This week’s curated content includes links exploring the following:
- Tips on how to increase your personal resilience during a crisis
- Ideas on how to reduce the feelings of isolation when you work remotely
- A curated list of options to take a virtual field trip to NYC
- A fascinating look at cell phone data and what it tells us about social distancing
- A list of board game apps that are a great source of fun, learning, and connections
- How visual cues can help enhance learning
Coping with Fatigue, Fear, and Panic During a Crisis by Tony Schwartz and Emily Pines
The COVID-19 crisis spreads in two dangerous ways; there is the obvious danger of the virus itself spreading among the population, but there’s also the danger of the stress and anxiety it triggers spreading within ourselves, or families, and our organizations. This post by Tony Schwartz and Emily Pines places a spotlight on the latter concerns and gives tips on how we can be more resilient to the fears and fatigue that naturally emerge during a crisis like this.
Dealing with isolation as a remote worker by JD Dillon
During this crisis many people are working remotely over an extended period for the first time. While the initial focus likely goes towards productivity and the flow of work caused by the disruption, another challenge that people need to work through is the feeling of isolation that can emerge from suddenly no longer being in the same physical space as the rest of the team. This post by JD Dillon shares a number of great ideas to stay connected and engaged as you navigate this period of working from home.
NY on the go: Here are the best ways to experience New York from the comfort of your home by K Pillai
I live a short drive from New York City; it’s stunning to see how much the city has shut down in response to the COVID-19 crisis. It’s also amazing to see how much New York has responded in staying connected as a community and culture. This post by K Pillai curates a plethora of content that enables you to engage with NYC virtually during this crisis. From Broadway, to comedy, to family-friendly activities and more, there are days’ worth of entertainment options. I also share it here as it shows multiple examples of how many organizations are taking traditionally in-person experiences and pivoting them to online environments.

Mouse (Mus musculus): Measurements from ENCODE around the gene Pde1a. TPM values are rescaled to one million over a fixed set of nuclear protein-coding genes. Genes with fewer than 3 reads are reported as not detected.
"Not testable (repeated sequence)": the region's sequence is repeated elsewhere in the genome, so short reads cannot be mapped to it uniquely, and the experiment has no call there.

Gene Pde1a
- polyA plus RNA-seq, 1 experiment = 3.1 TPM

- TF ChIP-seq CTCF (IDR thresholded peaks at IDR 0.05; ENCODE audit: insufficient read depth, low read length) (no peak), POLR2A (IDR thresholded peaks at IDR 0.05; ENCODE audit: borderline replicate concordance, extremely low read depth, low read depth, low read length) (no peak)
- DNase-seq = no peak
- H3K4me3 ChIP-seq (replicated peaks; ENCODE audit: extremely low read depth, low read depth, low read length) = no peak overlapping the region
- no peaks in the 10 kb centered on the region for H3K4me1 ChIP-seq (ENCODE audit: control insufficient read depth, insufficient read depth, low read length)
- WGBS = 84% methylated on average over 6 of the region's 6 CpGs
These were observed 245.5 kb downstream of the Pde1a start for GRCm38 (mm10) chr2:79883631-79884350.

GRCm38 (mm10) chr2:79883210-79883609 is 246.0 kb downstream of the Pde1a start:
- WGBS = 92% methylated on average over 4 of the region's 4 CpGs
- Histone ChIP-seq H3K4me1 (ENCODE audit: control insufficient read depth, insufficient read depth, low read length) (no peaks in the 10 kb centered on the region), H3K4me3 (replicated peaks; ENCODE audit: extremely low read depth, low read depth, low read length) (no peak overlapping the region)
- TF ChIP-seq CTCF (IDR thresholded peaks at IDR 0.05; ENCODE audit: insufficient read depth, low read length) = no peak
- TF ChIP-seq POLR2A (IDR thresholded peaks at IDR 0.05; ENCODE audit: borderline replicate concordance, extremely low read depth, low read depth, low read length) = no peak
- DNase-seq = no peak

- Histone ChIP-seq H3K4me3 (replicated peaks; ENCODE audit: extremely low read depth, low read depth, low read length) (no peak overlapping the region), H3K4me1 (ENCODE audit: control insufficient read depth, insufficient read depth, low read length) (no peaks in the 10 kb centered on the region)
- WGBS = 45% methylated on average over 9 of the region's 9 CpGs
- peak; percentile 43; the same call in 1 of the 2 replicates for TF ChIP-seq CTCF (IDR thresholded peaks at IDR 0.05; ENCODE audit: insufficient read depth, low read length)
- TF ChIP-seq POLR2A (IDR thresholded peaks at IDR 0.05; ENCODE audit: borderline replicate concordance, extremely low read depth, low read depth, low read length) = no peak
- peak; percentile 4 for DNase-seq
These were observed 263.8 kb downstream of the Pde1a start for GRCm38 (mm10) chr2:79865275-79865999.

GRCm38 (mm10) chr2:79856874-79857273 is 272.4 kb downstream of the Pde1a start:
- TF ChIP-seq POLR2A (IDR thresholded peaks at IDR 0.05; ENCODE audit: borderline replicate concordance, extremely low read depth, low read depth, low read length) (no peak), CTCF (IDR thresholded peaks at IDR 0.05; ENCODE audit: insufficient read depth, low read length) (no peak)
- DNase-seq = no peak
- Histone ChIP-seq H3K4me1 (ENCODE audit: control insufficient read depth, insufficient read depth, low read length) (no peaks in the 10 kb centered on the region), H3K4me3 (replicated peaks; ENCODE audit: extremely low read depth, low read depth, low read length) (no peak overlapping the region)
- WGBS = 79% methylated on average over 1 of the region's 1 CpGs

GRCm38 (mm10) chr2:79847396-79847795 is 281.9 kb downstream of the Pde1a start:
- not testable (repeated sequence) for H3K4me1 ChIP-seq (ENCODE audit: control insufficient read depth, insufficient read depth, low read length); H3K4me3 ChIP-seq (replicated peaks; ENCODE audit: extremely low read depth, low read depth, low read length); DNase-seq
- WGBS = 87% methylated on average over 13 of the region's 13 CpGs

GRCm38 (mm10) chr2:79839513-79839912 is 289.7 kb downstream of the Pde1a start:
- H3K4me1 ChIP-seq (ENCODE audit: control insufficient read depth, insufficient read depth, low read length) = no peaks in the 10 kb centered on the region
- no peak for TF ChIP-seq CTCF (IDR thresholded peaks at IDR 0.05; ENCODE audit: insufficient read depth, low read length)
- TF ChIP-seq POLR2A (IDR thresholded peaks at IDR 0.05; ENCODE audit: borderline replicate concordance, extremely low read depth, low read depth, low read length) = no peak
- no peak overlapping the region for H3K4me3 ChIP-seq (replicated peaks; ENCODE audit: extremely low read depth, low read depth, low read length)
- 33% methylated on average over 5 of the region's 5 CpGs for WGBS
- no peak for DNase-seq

Cell phone tracking analysis shows where Florida Springbreakers and New Yorkers fleeing coronavirus went to next by Common Dreams
I share this post by Common Dreams for a few reasons. First, it’s a great example of why the current focus on “Social Distancing” is so important. Second, it’s an amazing display of data be used to provide intelligence that wasn’t available to us before. Lastly, it’s also a post that triggers questions pertaining to privacy. All three reasons are worth exploring further and reflecting on their implications..
8 Great Board Games Available as Apps by Michael Walsh
One of the many reasons I love games is the inspiration they provide for the activities and experiences I build. Given the current Stay at Home directives many of us find ourselves under, games are also a great way to pass time and engage with each other. This post by Michael Walsh highlights a number of great board game apps, some of which can be played with others online.
Use Visual Cues To Enhance Learning by Connie Malamed
How easy is it for users to learn from the programs you design and develop? On of the best ways to make it easier for people to learn is to remove their focus from trying to figure out what they need to pay attention to and do next. This post by Connie Malamed looks at the role visual cues play in your designs and how they can enhance learning.
Stay Home, Stay Connected
Even in this unprecedented time of crisis, our learning is important. The eLearning Guild is fully committed to continuing to be a source of community, connection, and learning during the challenging weeks ahead.
We will be increasing the frequency of our online conferences and events, many of which will be available free to our members (Membership is also free).
Our guiding principle at the Guild is “Together We Are Better”. It shapes every decision we make and has arguably never been more important than the moment we are in right now.
We’re all going to be home a lot more than usual over the next few weeks, and our team is focused on creating new resources to solve the problems we’re going to need to deal with in the short-term, while we look forward to continuing to support the professional development needs our profession will need in the long-term.
If you have any thoughts on how we can better serve the community during this difficult time, please feel free to send me an email with your thoughts.
Be well, be healthy, and wash your hands.